“Give and there will be gifts for you: a full measure, pressed down, shaken together and running over will be poured into your lap; because the amount you measure out is the amount you will be given back.”
Surely these words from the Gospel of St Luke can aptly describe the experience of the Missionary Sisters of St Columban as we look back with deep gratitude on 60 years of missionary service to the people of Korea.
It was a bitterly cold day in January 1955 when a small army plane touched down in Kimpo airport in Seoul and four Columban Sisters alighted. After a journey that had taken a few months, Sisters Enda Staunton, Rosarii McTigue, Dorothy Pirkl and Martha Keenan felt a great sense of relief, joy and a little fear as they stepped on to the tarmac in the breathtakingly freezing cold of – 20 degrees. Two weeks later, a twelve hour journey by train brought them to Mokpo, where their missionary life was to begin. This was a time when TB was rampant in the country and poverty and malnutrition abounded. Faced with such dire needs, the Sisters were anxious to respond but they soon discovered that there was very little food, no medicines or equipment and no trained nurses available. Undaunted, the Sisters set out to respond and on the feast day of Blessed Kim, Daegon Andrew, they set up a temporary clinic, later replaced by the hospital which came to be known as St Columban’s Hospital.
Thus the foundation stone was laid and the following years saw a wide array of services being developed by the Sisters. Soon after arriving, the Sisters had been told by Monsignor Henry, one of the pioneer Columban Fathers sent to Korea in 1933, that “the Korean people are the kindest and most generous people you could ever meet. Many of the Catholics risked their lives to help us during the war.” This kindness and generousity was soon experienced by the Sisters, as catechists taught them how to speak the Korean language, others accompanied them as they tended to the overwhelming needs of the most vulnerable in society and young women came forward to be trained as nurses.
Over the years, Korea has developed in many areas and is now widely acclaimed as an economic miracle. At the same time, the Catholic Church has increased in numbers and strength until by the 1970’s it was known as the moral conscience of the nation in the struggle for democracy. Today, it continues to be a dynamic Church, sending priests, religious and lay missionaries to over seventy countries throughout the world. The Missionary Sisters of St Columban have also been graced with the gift of many young women who have committed themselves to the Columban way of life and who now reach out to the needy in China, Myanmar, Peru and the Philippines.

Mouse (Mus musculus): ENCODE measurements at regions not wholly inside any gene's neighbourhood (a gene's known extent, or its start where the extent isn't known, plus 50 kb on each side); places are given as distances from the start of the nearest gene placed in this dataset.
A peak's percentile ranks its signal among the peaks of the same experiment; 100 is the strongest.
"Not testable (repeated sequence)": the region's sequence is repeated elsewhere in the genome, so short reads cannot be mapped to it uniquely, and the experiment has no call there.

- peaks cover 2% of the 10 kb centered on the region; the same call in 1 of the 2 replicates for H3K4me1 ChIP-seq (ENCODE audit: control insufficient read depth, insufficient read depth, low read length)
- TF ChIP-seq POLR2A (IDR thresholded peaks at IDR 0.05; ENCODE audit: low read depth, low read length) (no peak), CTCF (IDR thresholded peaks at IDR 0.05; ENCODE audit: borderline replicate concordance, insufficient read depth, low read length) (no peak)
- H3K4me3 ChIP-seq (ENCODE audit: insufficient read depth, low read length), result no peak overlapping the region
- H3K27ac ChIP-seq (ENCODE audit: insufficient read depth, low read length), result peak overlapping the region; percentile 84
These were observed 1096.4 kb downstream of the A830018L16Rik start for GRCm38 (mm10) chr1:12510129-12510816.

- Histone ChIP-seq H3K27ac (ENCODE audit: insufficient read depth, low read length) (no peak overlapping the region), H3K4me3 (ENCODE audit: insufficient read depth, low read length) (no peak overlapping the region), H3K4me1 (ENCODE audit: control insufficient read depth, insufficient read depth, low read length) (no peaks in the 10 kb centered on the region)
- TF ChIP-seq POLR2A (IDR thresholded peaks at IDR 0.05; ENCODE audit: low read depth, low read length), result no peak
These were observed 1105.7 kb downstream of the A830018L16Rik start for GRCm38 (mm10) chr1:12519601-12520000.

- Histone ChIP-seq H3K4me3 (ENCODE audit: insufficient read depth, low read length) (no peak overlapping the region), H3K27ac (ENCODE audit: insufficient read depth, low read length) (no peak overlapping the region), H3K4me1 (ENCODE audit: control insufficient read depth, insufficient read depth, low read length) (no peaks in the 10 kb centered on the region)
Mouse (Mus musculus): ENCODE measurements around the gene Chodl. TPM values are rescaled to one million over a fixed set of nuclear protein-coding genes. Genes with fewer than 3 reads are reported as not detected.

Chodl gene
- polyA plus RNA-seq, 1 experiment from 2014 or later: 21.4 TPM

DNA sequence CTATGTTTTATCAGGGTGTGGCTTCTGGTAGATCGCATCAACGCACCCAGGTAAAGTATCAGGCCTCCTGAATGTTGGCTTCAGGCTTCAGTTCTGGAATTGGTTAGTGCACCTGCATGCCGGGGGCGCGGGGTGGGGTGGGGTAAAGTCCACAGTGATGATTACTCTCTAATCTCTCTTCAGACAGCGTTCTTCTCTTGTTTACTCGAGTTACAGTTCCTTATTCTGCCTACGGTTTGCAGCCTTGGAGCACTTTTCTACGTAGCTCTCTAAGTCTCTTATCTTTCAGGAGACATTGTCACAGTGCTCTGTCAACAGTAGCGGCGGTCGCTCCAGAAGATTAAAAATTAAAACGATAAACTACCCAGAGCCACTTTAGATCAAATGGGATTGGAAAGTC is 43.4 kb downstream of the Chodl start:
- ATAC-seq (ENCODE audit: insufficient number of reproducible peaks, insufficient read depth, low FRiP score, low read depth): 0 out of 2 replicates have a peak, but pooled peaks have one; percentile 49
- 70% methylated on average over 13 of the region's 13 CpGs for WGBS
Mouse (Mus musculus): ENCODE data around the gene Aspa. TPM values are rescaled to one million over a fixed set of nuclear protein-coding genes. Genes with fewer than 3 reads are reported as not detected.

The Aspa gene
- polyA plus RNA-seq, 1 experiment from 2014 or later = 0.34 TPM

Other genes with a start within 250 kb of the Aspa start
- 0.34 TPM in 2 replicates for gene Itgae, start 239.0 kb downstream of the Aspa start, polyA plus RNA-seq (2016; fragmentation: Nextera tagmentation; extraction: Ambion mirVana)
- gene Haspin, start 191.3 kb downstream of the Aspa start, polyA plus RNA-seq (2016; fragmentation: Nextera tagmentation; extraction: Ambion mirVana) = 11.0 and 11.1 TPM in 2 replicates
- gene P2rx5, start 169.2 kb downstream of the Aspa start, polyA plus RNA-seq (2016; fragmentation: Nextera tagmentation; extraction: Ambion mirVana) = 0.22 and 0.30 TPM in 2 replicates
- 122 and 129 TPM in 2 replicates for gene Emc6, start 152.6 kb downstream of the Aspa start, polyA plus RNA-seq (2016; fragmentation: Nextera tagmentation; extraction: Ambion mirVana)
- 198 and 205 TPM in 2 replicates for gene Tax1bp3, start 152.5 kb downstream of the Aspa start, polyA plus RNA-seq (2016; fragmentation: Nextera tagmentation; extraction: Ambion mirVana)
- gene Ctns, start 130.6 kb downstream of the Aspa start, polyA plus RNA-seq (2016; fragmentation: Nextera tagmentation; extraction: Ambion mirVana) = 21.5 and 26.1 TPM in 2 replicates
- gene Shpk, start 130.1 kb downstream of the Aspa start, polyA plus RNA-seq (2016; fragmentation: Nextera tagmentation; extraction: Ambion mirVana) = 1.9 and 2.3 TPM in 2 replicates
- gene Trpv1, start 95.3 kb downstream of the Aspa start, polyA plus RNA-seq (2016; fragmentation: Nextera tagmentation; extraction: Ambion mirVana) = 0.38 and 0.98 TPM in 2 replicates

A sixtieth anniversary is often known as a Diamond Jubilee. The diamond, known for its unbreakable quality and ability to withstand crushing pressure is a much coveted gem, of great value and beauty with light reflected in it from many angles. For the Missionary Sisters of St Columban, the gem which we covet is, of course, the “pearl of great price” – nothing less than the love that God wishes to share with each one of us. It is the light of this love which we strive to reflect through our lives of prayer and service and which ensures that no pressure will ever crush us.
As we face the future, my heart is full of gratitude for each of our Sisters whose generousity and faithfulness have contributed to our Columban missionary heritage in Korea and in the Congregation and I thank God for the Korean people who have influenced our lives so deeply and who continue to accompany us as our missionary journey draws us into new ways and new paths. My prayer is that we can respond to the call and invitation of Pope Francis, “Before all else, the Gospel invites us to respond to the God of Love who saves us, to see God in others and to go forth from ourselves to seek the good of others”,
Sister Ann Gray
Columban Sisters in the early years… The mission continues…